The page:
Examine what happened, and ask yourself why. You have to make it clear to yourself that this may not be entirely your fault – or not your fault at all. Really thinking about the reasons it ended can make it clearer to you that it takes two people to start a relationship, but one discordant person is enough to end it. It may also help you avoid missteps in the future if you can identify areas where you contributed to the demise of the relationship.

Don’t rethink your decision. If the breakup was your decision, bear in mind that thinking about all the good times you had may cause you to forget the reason for why you broke it off. By the same token, try not to second guess if the decision to end things was not yours. It’s very common to overly romanticize the good parts of a relationship, convincing yourself that maybe the bad parts weren’t so bad after all, maybe you could live with them. Or that maybe if your ex could know just how you feel, s/he wouldn’t want to break up after all.

Accept your pain. Have your good long cries if you feel like it. It’s okay to be hurt, feel alone, and feel like you have messed up. Accepting responsibility for your mistakes or shortcomings is healthy, but you must also accept that you are a good person, and this is not all one-sided. Of course, a stage of denial is completely natural, but acceptance is the key to being able to begin to move on.

Think through everything thoroughly, but not obsessively. Go ahead and mull it over, as many times as necessary, within reason. Consider all the reasons you two broke up. Even if it seems there wasn’t a good reason, there certainly was one – and probably more than one.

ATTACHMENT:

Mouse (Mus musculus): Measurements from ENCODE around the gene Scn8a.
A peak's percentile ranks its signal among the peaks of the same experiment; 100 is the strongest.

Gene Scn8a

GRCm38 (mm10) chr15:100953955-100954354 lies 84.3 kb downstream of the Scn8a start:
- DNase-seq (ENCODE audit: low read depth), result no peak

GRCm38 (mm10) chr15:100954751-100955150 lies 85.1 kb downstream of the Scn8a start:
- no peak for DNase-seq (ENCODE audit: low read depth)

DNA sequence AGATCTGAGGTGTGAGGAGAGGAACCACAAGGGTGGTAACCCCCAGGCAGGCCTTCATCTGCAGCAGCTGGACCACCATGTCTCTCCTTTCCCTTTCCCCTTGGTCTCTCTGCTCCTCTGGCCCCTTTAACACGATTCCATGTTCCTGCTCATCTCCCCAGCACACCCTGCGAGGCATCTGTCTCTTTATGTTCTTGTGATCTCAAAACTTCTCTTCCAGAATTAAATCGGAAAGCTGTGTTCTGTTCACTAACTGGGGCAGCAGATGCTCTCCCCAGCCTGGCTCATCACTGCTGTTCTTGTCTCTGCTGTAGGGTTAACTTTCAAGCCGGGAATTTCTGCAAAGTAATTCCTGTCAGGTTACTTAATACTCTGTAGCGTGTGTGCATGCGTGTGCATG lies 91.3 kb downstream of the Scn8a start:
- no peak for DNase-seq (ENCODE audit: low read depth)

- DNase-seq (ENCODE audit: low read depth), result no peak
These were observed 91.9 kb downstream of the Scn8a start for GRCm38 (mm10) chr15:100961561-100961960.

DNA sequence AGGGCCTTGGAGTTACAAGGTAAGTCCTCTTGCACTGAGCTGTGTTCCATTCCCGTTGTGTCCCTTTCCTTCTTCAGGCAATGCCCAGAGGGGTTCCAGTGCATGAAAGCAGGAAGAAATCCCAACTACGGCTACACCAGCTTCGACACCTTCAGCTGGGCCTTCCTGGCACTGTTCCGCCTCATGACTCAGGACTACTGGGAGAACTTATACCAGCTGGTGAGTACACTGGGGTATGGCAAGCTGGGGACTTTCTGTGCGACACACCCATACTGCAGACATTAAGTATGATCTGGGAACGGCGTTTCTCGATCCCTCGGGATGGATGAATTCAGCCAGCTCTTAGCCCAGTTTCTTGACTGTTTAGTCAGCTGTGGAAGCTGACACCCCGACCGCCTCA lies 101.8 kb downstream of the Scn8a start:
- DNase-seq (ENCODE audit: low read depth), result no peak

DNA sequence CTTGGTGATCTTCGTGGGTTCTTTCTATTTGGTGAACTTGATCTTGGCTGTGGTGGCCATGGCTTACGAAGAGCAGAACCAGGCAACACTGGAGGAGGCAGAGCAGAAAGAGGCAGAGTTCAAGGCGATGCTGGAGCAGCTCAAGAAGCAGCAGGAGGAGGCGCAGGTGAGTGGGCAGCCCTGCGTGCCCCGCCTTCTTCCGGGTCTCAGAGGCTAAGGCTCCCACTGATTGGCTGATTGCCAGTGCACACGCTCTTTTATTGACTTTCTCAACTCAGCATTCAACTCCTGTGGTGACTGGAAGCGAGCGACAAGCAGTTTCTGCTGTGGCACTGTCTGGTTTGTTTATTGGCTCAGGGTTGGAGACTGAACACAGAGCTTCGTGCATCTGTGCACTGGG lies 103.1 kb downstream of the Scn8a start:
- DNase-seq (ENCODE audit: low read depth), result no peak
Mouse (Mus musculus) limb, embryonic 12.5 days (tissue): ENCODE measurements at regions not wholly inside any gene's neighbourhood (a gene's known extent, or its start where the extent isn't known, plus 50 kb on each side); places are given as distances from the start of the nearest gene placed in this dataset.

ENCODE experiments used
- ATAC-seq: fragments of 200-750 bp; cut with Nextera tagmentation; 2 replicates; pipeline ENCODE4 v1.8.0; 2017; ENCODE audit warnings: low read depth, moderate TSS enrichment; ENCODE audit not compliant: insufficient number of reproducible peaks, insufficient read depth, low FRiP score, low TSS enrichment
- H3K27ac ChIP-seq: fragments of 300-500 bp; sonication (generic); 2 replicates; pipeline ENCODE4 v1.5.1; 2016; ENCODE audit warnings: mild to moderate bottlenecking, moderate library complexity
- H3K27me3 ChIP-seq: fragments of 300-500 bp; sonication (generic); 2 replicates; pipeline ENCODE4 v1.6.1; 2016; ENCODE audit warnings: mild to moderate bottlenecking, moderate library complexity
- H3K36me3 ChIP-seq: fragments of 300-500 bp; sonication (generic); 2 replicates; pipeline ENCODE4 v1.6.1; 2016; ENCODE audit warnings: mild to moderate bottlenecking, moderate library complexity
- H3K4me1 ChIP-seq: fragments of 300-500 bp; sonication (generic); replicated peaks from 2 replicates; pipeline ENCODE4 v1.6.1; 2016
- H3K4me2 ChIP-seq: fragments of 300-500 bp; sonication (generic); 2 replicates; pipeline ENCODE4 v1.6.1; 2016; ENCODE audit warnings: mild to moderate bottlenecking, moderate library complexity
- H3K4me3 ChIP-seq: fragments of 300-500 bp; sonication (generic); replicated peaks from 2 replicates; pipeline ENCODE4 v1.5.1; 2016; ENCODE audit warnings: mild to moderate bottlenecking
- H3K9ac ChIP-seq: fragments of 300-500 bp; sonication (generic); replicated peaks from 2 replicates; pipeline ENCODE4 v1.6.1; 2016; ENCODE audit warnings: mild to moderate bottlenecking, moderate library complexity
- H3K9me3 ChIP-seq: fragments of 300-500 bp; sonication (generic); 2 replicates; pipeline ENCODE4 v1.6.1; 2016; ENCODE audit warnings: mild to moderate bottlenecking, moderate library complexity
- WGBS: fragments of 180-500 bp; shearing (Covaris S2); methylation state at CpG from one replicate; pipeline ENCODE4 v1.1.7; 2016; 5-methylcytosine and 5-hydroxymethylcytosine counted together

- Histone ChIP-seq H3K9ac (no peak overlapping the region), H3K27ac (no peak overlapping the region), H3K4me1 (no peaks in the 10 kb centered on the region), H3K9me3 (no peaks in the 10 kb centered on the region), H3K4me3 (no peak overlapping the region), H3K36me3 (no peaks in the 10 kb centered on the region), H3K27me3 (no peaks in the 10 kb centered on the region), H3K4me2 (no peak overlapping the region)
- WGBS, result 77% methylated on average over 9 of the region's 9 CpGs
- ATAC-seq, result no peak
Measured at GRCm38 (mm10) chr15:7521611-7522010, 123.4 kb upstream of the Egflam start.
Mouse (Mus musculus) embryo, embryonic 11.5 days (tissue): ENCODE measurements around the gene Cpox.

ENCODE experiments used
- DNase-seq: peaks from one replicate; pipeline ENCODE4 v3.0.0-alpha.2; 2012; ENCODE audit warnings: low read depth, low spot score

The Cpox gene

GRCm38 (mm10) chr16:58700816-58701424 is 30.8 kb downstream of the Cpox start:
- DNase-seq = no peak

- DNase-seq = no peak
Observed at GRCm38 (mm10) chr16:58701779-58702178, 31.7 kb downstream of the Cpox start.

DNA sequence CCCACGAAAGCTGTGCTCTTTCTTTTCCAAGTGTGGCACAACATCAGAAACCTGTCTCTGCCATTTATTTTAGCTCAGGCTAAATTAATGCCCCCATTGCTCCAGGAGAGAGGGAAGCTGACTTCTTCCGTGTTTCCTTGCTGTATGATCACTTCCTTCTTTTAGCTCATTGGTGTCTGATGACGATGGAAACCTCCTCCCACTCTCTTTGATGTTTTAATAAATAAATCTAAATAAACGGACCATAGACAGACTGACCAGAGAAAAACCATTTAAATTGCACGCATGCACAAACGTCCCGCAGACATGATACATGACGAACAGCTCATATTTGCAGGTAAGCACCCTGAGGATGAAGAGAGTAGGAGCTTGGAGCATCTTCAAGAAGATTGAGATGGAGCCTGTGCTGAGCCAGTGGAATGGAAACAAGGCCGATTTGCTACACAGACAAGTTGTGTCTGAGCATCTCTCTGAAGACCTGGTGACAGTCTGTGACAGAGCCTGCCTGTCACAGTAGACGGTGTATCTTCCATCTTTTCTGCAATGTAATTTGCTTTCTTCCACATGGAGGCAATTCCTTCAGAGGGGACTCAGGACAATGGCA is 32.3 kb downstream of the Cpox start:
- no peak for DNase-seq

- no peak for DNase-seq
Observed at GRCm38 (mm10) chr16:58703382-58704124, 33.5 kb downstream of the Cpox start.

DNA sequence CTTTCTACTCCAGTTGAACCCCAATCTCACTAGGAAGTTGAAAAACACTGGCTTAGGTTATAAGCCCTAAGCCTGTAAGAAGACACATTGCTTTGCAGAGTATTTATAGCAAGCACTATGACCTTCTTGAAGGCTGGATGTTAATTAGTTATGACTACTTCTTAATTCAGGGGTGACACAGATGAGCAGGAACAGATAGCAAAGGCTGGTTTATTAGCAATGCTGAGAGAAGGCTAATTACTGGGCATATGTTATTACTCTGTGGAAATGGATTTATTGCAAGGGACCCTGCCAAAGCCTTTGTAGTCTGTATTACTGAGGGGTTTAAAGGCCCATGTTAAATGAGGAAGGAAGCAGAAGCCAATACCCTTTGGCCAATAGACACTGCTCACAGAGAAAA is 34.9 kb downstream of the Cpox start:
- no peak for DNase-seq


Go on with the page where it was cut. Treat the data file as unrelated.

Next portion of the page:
Understand that you enjoyed one another for a while, but even though everything seemed okay to you, if the relationship was not what your partner wanted for life, it would have ended eventually, no matter  what. In this case, better sooner than later.

Talk to your friends. They are always a source of advice and help. If you are close with any family members, they may be a good source of advice/guidance. You want people around you that love you and who will help you see that you should love yourself too. Surrounding yourself with compassionate, loving friends and family will help you see yourself as a worthwhile, worthy person again, and you’ll find it easier to get steady on your feet again with your loved ones around you in a comforting net so that you can make your break up process easy.

No relationship is ever a failure, in other words you should never put yourself down. If you manage to learn something about yourself from having gone through it all with your heart open to both joy and pain. Just because it didn’t work out doesn’t mean it wasn’t a necessary part of your journey to becoming who you’re meant to be. Allow at least the learning part to enrich your life..

You learn how to heal as quickly as possible…I mean in a short time… and you will be able to move on in your life. Do the things you like to do…feeling more powerful and loved. That is the only way to survive a break up, otherwise you will just be mourning all day long with your ex pain..

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